Skip to main content

Insurance and Taylor Swift’s Eras tour

28 March 2024
Tim Johnson

Music tours generally take out three types of insurance:

  1. Equipment – to protect against damage to or theft of equipment. 
  2. Public Liability – to protect against risks such as an audience member being injured during a show. Given large turnouts, security is also a big concern. 
  3. Non-appearance – This is for people who are necessary to perform. Policies frequently cover costs, expenses and revenues when an event is cancelled, abandoned, postponed, interrupted or relocated when a specified person or people cannot appear at the event because of unavoidable travel delays or death, injury or illness. 

Long tours are risky endeavours. Insurers anticipate that a least one in 100 shows will be cancelled and many structure their policies around that. For example, an underwriter might put a deductible on a policy which means that they will not pay out if one or two shows are cancelled.  

Large amounts of money are at stake; stadium shows can make millions of pounds. It is not just the ticket sales income which could be lost, with many acts making more money from merchandise than from ticket sales. 

Policies are frequently taken out at the very early stages of planning a tour. They are very specific to the life and health of the individuals that are being insured. Underwriting is based, amongst other factors, on the act’s cancellation history. If an act has a record of missing shows premiums will rise significantly. Sometimes medical records or full medical examinations are required.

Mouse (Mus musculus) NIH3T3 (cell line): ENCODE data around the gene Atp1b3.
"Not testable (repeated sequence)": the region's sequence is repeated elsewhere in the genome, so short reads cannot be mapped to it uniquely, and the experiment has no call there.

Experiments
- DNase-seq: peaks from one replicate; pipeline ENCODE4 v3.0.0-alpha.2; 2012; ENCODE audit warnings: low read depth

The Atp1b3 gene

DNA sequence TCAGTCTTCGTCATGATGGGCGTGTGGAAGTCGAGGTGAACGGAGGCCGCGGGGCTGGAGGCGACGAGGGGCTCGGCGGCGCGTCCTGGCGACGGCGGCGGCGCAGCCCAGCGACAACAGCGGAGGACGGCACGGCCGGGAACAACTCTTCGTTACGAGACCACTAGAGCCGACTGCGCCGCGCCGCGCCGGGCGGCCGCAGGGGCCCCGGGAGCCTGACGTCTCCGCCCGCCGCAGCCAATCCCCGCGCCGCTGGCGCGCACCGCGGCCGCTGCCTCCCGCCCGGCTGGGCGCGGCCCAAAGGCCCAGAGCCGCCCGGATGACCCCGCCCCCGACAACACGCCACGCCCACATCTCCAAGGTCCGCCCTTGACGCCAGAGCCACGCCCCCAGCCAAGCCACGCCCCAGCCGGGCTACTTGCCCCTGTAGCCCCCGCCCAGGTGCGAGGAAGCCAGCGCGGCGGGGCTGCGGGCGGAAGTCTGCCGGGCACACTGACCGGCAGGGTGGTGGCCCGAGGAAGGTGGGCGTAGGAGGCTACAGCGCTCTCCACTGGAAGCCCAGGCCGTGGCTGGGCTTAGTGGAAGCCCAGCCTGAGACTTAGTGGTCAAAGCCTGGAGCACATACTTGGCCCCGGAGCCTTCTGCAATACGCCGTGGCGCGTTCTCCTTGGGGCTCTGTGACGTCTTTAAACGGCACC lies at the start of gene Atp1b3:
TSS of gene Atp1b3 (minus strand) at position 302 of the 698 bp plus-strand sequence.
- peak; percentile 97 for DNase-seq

The use of pyrotechnics or the act leaving the stage at any point on wires or an elevated platform also impact underwriting risks. Aerial acrobatics, such as those for which Pink is famous are increasingly popular.  

Whilst age can sometimes be seen as increasing the likelihood of an insurance claim, it can also mean experience and a lower insurance risk. Risks where acts are more likely to understand the level of stamina required are seen as more attractive. Newer acts, who have not done numerous shows before making it big, or who do not have the same level of vocal training, can be considered riskier prospects. 

A policy is generally worked out as a percentage of what the act will make at the end – typically 1.5%-2%.

The industry now contains incredibly hard working acts who do not want to risk the impacts a party lifestyle could have on their shows. Taylor Swift has said that to prepare for the Era’s tour she ran on a treadmill every day for six months, singing the entire set list. She also completed a specialised program of strength training, conditioning, weightlifting and dance practice. Swift also stopped drinking, apart from special occasions telling Time “Doing that show with a hangover—I don’t want to know that world”. Not wanting to disappoint her fans she says “If someone buys a ticket to my show, I’m going to play it unless we have some sort of force majeure.” Taylor Swift workout routine to prepare for the Eras Tour | Fortune Well

The Era’s Tour is coming to Europe in May. Taylor’s version of touring is proving to be one of preparation and professionalism.

Key contact

Key contact

Tim Johnson


+44 (0)115 976 6557

View profile Connect on LinkedIn
Can we help you? Contact Tim

You may be interested in...